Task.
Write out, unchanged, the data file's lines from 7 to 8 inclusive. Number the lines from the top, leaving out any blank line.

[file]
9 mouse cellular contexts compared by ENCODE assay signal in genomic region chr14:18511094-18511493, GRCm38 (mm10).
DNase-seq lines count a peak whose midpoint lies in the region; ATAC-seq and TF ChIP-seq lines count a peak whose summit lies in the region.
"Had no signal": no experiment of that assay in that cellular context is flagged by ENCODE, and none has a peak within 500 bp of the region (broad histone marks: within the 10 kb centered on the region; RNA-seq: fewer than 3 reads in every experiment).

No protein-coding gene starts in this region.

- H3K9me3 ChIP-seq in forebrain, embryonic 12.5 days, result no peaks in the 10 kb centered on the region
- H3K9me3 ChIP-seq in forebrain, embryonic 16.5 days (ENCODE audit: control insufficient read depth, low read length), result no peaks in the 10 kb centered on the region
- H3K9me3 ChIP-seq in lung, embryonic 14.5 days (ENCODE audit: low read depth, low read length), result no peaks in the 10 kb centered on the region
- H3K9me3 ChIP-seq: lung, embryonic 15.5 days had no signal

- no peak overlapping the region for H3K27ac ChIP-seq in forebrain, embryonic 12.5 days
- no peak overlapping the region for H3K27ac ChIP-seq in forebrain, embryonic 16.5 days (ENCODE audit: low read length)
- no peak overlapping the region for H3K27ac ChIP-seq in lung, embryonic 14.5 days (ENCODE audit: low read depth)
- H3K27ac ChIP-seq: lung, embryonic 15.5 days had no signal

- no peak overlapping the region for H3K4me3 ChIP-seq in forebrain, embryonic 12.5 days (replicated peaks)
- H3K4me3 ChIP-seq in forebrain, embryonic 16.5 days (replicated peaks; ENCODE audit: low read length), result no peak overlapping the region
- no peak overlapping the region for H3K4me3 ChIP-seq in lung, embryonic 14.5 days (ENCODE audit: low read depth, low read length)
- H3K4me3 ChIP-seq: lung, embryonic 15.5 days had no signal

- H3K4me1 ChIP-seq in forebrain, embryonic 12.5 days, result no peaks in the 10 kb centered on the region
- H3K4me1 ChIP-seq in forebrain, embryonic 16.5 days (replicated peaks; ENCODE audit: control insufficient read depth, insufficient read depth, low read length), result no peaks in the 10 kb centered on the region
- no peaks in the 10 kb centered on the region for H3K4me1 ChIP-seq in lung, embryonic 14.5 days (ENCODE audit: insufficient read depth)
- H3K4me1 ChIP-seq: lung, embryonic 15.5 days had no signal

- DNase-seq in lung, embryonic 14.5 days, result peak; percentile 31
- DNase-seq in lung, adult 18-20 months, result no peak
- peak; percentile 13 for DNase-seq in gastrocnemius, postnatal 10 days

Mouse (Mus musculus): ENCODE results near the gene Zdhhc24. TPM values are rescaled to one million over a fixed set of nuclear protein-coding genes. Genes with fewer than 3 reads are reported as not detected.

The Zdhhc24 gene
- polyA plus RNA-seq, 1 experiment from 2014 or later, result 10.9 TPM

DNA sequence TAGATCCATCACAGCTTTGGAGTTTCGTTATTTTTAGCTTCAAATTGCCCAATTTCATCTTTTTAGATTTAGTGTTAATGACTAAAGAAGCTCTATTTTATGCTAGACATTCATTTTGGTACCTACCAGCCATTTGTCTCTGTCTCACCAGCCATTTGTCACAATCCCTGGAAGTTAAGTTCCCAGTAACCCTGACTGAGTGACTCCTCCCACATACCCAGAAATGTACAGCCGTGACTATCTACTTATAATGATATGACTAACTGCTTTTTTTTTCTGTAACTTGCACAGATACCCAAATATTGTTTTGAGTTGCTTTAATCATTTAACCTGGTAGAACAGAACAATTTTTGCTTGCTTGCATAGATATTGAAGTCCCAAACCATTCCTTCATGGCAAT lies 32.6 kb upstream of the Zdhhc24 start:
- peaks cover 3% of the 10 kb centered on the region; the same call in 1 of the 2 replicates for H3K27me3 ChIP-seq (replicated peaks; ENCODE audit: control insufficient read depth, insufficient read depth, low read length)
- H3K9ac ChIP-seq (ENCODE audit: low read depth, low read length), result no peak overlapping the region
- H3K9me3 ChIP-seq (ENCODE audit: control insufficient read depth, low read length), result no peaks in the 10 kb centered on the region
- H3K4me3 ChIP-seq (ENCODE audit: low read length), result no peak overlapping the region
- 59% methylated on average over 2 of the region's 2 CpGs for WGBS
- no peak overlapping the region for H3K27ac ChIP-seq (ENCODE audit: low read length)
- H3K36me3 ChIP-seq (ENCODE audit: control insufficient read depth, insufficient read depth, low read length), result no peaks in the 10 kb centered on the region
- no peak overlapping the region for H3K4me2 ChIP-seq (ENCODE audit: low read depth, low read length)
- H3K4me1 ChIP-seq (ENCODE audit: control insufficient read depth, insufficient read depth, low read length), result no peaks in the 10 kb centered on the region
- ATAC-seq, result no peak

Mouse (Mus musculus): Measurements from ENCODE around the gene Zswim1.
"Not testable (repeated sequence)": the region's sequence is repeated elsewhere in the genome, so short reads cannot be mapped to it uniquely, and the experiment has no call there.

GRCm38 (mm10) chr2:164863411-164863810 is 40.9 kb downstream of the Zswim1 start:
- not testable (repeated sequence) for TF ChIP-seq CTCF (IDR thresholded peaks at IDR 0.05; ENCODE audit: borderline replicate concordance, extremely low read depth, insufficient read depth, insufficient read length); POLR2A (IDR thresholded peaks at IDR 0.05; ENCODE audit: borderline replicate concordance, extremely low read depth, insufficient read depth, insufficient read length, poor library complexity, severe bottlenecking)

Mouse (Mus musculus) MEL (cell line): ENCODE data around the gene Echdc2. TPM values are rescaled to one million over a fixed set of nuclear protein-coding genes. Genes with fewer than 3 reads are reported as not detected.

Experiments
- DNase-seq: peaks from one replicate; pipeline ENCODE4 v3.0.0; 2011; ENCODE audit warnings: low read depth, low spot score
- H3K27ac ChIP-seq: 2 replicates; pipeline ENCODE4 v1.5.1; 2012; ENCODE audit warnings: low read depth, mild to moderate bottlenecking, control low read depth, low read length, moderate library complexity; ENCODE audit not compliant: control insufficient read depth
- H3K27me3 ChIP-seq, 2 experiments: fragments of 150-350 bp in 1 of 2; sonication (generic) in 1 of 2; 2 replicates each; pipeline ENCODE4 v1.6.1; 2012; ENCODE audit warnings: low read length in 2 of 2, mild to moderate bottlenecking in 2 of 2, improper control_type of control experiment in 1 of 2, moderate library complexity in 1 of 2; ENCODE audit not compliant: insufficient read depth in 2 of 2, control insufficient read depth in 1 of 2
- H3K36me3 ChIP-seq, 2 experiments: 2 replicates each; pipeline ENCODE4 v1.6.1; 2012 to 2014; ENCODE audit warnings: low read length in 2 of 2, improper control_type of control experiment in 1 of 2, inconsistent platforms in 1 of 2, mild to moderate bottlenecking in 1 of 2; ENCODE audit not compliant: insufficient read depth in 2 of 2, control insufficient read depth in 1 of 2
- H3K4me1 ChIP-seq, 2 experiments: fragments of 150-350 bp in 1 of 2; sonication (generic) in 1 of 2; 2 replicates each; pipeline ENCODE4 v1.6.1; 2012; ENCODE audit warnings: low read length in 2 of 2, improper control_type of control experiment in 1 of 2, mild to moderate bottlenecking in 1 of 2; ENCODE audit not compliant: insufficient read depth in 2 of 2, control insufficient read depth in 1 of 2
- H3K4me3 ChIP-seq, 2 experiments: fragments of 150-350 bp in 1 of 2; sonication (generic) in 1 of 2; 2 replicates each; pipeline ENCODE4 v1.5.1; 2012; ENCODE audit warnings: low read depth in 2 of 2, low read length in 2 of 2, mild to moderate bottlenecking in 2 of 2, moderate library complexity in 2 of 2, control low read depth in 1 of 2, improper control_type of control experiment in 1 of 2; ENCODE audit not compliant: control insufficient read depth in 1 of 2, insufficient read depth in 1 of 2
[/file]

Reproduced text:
- H3K9me3 ChIP-seq in lung, embryonic 14.5 days (ENCODE audit: low read depth, low read length), result no peaks in the 10 kb centered on the region
- H3K9me3 ChIP-seq: lung, embryonic 15.5 days had no signal